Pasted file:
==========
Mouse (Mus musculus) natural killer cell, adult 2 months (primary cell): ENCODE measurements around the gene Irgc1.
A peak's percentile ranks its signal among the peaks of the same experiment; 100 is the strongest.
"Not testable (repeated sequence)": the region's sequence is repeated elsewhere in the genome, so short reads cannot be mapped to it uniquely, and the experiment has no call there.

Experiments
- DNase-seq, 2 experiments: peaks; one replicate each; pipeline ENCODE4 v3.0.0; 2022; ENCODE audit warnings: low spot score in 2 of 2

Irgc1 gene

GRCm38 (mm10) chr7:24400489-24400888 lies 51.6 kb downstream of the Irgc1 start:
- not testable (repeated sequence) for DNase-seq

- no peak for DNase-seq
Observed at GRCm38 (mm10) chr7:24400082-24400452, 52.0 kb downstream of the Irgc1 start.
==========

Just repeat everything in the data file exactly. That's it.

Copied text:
Mouse (Mus musculus) natural killer cell, adult 2 months (primary cell): ENCODE measurements around the gene Irgc1.
A peak's percentile ranks its signal among the peaks of the same experiment; 100 is the strongest.
"Not testable (repeated sequence)": the region's sequence is repeated elsewhere in the genome, so short reads cannot be mapped to it uniquely, and the experiment has no call there.

Experiments
- DNase-seq, 2 experiments: peaks; one replicate each; pipeline ENCODE4 v3.0.0; 2022; ENCODE audit warnings: low spot score in 2 of 2

Irgc1 gene

GRCm38 (mm10) chr7:24400489-24400888 lies 51.6 kb downstream of the Irgc1 start:
- not testable (repeated sequence) for DNase-seq

- no peak for DNase-seq
Observed at GRCm38 (mm10) chr7:24400082-24400452, 52.0 kb downstream of the Irgc1 start.